Body of Christ like warm baked bread
Do not give up anything.
It is not yours to give up
And now that man on the rolling board
without legs
has multiplied a million-fold
all over this small planet.
He, they, have a right to be there,
they were lent to us
to test our humanity,
lest we give up that too.
Lest we give up our humanity too.


False Prophets
by Chris Trian

There are so many these days
that only those women and men
who hide under blankets
and shun prophecy
for a piece of old
Colonel Sanders' chicken
and a taste of flat beer
can be reckoned
among the wise.
And when they speak of the cold
and what must be done
to survive the night,
and their congregation
is God alone,
they have the audience
of the whole world.

Because God will not
neglect his children
just as only little children
sometimes sing
the praises of The Lord.
And who is this Lord
but the Lord of The Dance.
And children, even in wheelchairs,
know the meaning
of the dance.

But false prophets abound
making war
with words of love.
And many listen.
This is the human heart
turned Anti-Christ collectively;
and there is nothing
in the collection plate
but hand grenades
and discarded Purple Hearts.
The first by the foolish
who think themselves wise.
The second by the wise,
who would rather have plump,
juicy, chocolate Easter eggs
that melt like cruelty
in the mouths of love.


Remembering Chris
by Claire J. Baker

We enter his room,
see the baseball trophy
and high school banner.
A happy child, he used to run
through our morning-glory
back door which, banging,
sounded like a chime
once upon a time.

The boots he wore that last
day in Iraq warm our hands
near the folded American flag.
We pack his things to give away,
knowing he gave us a beautiful
once upon a time --
more than once.


The War at Home
by Ralph Dranow

Spare change?
I'm trying to get back on my feet.
I have a drinking problem.
It started in Viet Nam.
I've been in jail,
Once for six months in Santa Rita
Because I drink. What for?
I didn't steal or hurt anybody.
I've tried different programs.
Sometimes it works for a while
But then I get that craving.
I have a good head,
Worked for a few years
As a computer programmer
And cut back on my drinking.
But my mind wouldn't leave me
alone. "Gotta have that alcohol."
So I started drinking again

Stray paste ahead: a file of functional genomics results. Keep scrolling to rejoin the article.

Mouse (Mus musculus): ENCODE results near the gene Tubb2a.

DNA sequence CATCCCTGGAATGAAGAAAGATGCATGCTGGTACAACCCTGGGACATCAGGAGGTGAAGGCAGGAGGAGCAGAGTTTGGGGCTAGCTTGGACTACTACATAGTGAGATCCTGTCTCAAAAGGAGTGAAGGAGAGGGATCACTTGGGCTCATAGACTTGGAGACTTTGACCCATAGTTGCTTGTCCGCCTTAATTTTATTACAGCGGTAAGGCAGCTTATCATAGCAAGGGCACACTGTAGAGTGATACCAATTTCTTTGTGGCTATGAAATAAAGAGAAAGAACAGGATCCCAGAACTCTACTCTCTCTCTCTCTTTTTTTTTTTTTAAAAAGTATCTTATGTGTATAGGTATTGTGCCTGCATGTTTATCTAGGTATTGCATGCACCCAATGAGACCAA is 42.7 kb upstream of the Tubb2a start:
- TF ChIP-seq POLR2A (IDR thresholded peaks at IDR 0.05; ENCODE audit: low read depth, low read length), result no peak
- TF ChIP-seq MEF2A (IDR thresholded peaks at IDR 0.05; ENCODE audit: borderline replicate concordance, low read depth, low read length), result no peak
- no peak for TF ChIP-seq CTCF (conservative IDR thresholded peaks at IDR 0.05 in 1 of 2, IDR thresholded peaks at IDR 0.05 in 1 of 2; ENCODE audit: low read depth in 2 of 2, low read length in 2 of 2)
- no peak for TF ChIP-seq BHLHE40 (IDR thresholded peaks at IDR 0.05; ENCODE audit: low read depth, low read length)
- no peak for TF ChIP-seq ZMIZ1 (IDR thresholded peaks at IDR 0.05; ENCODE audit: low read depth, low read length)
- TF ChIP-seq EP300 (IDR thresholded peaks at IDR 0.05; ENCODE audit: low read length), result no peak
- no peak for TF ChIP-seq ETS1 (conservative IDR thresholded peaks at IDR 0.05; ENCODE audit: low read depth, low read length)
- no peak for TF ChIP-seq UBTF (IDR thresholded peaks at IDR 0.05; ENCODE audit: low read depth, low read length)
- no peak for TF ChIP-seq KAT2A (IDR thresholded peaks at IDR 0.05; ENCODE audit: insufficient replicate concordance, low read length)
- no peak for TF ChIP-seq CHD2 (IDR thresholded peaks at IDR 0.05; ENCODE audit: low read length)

And lost my job.
Ever since Viet Nam,
There's been a war
Going on inside me.
I know there's a higher power.
Maybe one day He'll hear my
prayers. Say, could you spare
an extra dollar?


WHO OWES WHOM?
by Margot Pepper

And what if we were allowed to interrupt
the blue phosphorescent faces
that calmly assess our fate

What if we stripped the presses of
their convenient projections,
voicing instead our own objections
to the national debt and immigrant debate

We are not the trespassers
who transformed our cobble-stone streets,
adorned by the twice repossessed
temples to our future,
into war zones:
bombed out and abandoned
like the dreams
hunger consumes.

We are not the trespassers
who engraved malnutrition
into the ancient faces
of our children;
carved servitude
into the knotted driftwood backs
of our campesinos
who must relinquish our food
to the world's table.

We are not the trespassers
who annexed half our nations
hoarding our wealth in hands
as smooth and white
as the teeth of bankers,
las guardias blancas,
la Casa Blanca,
el banco mundial blanco,
though the skin at times may look brown.

And we will not pay one increment more
than the blood and tears
shed like ticker-tape
in the miscarried revolutions
creditors aborted.

For how are we to repay a debt
that is owed us?

Please Sir, tell us, how do we trespass
on land that was first peopled by us?

All that land you pried from the
still-warm fingers of our dead
like artifacts to be sold to private collectors.

All those wares you ripped like flesh
from the ribs of our hungry.

All that land on which we die
like ants in a poison rain when we till it;
like worms for turning garbage to gold.

All those riches all that blood all that sweat.

How are we to repay a debt owed us?

Please, Sir, tell us,
How does one trespass
when a land belongs only to
the rivers, roots and sun?


In Time of Terror
by Claire J. Baker

If we become numb
rendered speechless
retreating helpless
to our home of homes
however humble

may each find a way
to pluck the strings
of the harp of hope
with our teeth if we must

until a few lost notes
a recovered stanza
or full melody
come softly rising.


Ghosts Die Too
by Judy Jones

ghosts die too you know
peoples park
stood alone
like a lady in the nite
hiking her skirt on street corners
offering her soul for a dollar or two

peoples park will be bombed
all in the name of peace

even the free box
blown to bits

evolution's ruthless
and WWIII has begun
ghosts die too you know

peoples park stands alone
for now

soon it too will go
like the lady in the nite
being picked up by a john
asked to do things
dogs aren't

ghosts die too you know

think i'll do a sit-in
by the free box in peoples park
eating food not bombs bread

cause soon i'll be gone too
yeah even ghosts like me
go too


Soldier
by Mary Meriam

Living is sad
separate from my only kin.
We have worlds in common
yet no common ground.
Centuries of pain
keep us apart,
far as the north and south poles
of our cleaved earth.


Love Is Black Magic
by Chris Trian

Black magic is doing something thoughtless
and she looks at you, just looks at you
and her eyes are the mirror of her soul
You're in the doghouse
and roses or candy won't cut it
But you let her see your eyes in her mirror
and somehow, everything is okay again